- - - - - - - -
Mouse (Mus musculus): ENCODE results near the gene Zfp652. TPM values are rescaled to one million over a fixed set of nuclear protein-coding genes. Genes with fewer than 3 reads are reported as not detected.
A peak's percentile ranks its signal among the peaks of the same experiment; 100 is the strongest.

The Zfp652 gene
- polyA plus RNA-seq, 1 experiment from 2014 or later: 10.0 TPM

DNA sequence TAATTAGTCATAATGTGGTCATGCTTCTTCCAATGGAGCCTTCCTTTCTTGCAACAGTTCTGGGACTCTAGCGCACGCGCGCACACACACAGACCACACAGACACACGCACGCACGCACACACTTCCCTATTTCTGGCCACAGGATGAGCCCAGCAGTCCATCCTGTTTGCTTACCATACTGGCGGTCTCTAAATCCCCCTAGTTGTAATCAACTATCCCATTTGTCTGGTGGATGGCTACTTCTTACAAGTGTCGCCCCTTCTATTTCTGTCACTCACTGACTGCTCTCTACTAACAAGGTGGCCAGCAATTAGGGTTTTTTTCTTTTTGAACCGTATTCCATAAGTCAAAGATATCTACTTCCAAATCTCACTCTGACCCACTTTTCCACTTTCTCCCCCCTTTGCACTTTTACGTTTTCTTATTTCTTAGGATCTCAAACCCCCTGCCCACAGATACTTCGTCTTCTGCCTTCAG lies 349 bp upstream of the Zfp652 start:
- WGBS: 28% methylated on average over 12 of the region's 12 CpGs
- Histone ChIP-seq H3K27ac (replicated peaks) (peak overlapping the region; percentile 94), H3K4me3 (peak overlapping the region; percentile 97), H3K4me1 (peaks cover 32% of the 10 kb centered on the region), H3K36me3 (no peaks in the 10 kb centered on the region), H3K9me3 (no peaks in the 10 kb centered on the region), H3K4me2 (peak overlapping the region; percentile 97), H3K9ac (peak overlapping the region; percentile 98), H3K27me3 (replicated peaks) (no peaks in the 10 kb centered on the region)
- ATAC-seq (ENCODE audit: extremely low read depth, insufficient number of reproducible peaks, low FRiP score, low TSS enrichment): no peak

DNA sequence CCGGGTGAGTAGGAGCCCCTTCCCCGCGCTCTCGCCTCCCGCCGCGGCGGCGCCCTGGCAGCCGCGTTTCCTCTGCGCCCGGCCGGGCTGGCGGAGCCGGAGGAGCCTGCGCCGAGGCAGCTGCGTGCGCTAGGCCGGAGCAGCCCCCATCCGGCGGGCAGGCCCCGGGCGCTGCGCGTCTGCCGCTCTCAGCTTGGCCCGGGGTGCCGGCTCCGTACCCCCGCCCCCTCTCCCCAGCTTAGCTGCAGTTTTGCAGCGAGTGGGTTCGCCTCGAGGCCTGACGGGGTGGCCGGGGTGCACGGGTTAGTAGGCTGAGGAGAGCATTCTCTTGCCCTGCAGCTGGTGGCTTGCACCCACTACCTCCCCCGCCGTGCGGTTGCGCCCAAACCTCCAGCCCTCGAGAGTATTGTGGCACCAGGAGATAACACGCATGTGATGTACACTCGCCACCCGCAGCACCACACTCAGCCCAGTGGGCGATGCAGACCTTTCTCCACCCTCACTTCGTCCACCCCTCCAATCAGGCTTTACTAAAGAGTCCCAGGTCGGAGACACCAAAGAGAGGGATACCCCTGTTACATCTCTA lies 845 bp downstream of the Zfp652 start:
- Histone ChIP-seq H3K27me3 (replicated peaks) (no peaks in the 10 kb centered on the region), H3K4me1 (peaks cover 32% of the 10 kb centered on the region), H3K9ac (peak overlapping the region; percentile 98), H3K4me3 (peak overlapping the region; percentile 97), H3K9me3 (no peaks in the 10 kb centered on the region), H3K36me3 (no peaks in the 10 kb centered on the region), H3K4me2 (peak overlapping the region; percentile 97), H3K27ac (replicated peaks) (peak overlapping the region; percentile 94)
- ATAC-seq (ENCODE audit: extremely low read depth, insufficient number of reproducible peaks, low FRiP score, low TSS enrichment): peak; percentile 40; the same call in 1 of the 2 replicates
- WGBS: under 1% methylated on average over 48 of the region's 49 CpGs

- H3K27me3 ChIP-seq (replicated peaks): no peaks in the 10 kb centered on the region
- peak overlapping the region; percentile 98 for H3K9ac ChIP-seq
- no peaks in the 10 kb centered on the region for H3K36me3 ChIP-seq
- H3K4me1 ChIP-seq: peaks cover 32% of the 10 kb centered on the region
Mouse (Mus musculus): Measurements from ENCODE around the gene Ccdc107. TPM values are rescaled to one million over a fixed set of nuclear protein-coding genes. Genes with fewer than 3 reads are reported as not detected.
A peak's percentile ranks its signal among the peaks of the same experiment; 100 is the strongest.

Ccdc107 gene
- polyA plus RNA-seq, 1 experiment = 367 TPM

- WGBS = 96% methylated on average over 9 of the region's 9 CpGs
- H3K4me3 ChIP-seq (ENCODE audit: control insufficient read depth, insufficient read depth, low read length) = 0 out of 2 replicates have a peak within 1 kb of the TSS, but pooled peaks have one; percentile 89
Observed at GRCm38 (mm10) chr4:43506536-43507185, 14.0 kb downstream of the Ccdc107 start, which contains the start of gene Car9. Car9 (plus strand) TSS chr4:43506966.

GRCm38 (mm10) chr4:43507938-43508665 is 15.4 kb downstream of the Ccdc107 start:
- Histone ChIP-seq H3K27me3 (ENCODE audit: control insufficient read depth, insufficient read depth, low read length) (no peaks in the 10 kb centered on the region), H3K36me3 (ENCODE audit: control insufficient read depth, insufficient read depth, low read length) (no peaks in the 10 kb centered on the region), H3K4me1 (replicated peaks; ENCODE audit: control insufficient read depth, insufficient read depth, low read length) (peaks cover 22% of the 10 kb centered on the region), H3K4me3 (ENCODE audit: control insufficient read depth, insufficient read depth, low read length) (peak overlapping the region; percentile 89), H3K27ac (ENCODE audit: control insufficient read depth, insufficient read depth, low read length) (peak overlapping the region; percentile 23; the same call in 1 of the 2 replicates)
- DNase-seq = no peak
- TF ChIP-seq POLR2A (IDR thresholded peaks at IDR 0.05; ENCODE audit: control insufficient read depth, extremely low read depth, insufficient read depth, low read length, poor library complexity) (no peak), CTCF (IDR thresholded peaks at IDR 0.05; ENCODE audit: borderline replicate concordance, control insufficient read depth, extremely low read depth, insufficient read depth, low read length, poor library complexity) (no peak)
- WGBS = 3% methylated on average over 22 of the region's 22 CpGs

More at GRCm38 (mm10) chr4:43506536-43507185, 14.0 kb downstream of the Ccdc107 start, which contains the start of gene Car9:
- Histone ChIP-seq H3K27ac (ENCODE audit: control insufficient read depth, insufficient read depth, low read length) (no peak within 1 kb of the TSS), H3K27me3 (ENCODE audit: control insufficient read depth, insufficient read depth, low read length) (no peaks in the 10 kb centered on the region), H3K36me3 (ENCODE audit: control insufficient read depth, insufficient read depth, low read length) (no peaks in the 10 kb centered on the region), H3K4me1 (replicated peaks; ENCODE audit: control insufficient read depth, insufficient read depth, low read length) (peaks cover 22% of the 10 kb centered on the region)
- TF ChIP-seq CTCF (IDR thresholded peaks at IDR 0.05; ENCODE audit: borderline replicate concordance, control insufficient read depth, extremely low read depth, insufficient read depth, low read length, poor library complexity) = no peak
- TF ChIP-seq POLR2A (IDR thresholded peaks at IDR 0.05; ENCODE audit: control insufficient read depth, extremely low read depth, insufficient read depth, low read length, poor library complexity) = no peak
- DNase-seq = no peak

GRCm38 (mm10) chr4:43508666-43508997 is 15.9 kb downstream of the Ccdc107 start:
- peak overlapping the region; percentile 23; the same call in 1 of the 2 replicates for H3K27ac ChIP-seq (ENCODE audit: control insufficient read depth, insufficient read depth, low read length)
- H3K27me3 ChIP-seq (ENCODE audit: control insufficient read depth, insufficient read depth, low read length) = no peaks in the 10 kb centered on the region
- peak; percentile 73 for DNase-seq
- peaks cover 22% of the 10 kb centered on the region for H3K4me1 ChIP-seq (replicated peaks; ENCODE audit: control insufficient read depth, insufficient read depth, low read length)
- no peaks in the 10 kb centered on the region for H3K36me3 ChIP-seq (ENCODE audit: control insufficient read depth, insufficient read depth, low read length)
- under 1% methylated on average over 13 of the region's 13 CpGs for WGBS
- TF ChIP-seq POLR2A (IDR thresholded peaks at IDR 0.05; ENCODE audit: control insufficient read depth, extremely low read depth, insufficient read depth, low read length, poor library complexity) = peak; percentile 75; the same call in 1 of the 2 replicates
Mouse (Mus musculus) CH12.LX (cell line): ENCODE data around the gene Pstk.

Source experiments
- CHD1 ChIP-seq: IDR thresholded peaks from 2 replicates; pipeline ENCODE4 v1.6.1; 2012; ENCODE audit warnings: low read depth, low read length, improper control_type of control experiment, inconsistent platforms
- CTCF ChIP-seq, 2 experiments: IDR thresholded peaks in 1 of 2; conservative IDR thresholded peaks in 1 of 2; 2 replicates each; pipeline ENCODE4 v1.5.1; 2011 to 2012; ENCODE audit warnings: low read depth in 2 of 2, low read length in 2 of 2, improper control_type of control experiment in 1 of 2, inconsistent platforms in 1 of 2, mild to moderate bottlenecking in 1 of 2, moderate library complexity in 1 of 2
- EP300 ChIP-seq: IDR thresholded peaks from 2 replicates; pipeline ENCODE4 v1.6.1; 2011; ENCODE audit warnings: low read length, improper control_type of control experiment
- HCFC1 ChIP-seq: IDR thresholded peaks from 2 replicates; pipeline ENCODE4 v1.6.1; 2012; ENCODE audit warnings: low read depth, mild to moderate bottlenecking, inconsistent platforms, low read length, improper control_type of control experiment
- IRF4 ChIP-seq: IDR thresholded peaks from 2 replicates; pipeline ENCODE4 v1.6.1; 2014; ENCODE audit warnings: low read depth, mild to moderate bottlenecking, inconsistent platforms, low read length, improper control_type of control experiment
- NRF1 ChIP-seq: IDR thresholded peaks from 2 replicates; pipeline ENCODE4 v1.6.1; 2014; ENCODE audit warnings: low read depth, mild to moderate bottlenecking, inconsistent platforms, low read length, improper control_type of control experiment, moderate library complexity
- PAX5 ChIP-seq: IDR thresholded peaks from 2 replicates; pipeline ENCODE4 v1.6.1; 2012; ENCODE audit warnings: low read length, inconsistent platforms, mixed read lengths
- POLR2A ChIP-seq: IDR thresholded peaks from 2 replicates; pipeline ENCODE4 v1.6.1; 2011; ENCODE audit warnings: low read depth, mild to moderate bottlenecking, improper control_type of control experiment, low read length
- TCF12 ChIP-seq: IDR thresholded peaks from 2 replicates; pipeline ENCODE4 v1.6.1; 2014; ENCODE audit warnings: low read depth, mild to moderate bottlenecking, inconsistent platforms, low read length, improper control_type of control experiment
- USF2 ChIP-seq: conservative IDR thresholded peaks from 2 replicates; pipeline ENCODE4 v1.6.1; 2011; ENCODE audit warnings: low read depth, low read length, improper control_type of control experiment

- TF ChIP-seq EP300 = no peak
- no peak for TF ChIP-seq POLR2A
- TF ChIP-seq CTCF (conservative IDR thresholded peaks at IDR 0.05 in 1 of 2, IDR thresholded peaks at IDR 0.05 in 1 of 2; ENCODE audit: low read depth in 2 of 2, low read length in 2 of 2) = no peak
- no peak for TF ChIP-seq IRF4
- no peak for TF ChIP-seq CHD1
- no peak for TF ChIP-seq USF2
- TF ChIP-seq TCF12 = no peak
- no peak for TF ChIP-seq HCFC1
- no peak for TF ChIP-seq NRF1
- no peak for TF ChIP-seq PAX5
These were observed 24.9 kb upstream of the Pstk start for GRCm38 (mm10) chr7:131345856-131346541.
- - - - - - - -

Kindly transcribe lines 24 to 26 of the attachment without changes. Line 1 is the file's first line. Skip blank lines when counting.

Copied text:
GRCm38 (mm10) chr4:43507938-43508665 is 15.4 kb downstream of the Ccdc107 start:
- Histone ChIP-seq H3K27me3 (ENCODE audit: control insufficient read depth, insufficient read depth, low read length) (no peaks in the 10 kb centered on the region), H3K36me3 (ENCODE audit: control insufficient read depth, insufficient read depth, low read length) (no peaks in the 10 kb centered on the region), H3K4me1 (replicated peaks; ENCODE audit: control insufficient read depth, insufficient read depth, low read length) (peaks cover 22% of the 10 kb centered on the region), H3K4me3 (ENCODE audit: control insufficient read depth, insufficient read depth, low read length) (peak overlapping the region; percentile 89), H3K27ac (ENCODE audit: control insufficient read depth, insufficient read depth, low read length) (peak overlapping the region; percentile 23; the same call in 1 of the 2 replicates)
- DNase-seq = no peak